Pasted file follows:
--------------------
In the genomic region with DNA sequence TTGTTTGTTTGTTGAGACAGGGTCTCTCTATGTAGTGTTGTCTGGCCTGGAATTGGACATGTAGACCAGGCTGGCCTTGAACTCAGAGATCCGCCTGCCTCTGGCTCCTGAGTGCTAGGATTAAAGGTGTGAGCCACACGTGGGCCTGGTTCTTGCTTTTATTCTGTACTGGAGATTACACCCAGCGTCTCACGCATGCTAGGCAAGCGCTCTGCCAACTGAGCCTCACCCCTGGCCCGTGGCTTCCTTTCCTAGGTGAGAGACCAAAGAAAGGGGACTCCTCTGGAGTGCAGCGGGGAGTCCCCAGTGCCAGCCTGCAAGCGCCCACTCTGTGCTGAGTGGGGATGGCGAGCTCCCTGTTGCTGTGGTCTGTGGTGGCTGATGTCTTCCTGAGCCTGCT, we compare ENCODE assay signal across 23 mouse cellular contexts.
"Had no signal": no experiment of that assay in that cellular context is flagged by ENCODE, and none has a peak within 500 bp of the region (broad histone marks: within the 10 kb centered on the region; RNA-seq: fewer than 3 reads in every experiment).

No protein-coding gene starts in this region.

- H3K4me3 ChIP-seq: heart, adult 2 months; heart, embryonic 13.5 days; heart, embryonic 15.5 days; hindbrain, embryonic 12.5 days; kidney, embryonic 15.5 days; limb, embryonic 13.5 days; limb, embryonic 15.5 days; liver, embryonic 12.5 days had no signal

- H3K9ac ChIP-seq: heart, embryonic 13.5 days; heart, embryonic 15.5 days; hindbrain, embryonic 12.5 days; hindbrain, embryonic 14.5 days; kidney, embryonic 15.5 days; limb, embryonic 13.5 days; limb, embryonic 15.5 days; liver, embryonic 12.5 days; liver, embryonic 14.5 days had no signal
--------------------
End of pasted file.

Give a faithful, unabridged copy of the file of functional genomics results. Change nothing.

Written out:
In the genomic region with DNA sequence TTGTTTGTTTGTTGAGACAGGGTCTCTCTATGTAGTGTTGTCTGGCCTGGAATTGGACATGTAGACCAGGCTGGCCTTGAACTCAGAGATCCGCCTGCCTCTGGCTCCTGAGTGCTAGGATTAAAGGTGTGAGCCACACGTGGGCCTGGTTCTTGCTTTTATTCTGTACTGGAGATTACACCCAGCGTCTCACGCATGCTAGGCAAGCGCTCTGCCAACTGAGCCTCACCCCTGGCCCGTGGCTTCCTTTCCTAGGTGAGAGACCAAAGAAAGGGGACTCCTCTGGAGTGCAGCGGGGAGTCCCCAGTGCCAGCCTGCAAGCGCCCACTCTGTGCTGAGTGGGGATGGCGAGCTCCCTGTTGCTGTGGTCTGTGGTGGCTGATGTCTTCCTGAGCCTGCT, we compare ENCODE assay signal across 23 mouse cellular contexts.
"Had no signal": no experiment of that assay in that cellular context is flagged by ENCODE, and none has a peak within 500 bp of the region (broad histone marks: within the 10 kb centered on the region; RNA-seq: fewer than 3 reads in every experiment).

No protein-coding gene starts in this region.

- H3K4me3 ChIP-seq: heart, adult 2 months; heart, embryonic 13.5 days; heart, embryonic 15.5 days; hindbrain, embryonic 12.5 days; kidney, embryonic 15.5 days; limb, embryonic 13.5 days; limb, embryonic 15.5 days; liver, embryonic 12.5 days had no signal

- H3K9ac ChIP-seq: heart, embryonic 13.5 days; heart, embryonic 15.5 days; hindbrain, embryonic 12.5 days; hindbrain, embryonic 14.5 days; kidney, embryonic 15.5 days; limb, embryonic 13.5 days; limb, embryonic 15.5 days; liver, embryonic 12.5 days; liver, embryonic 14.5 days had no signal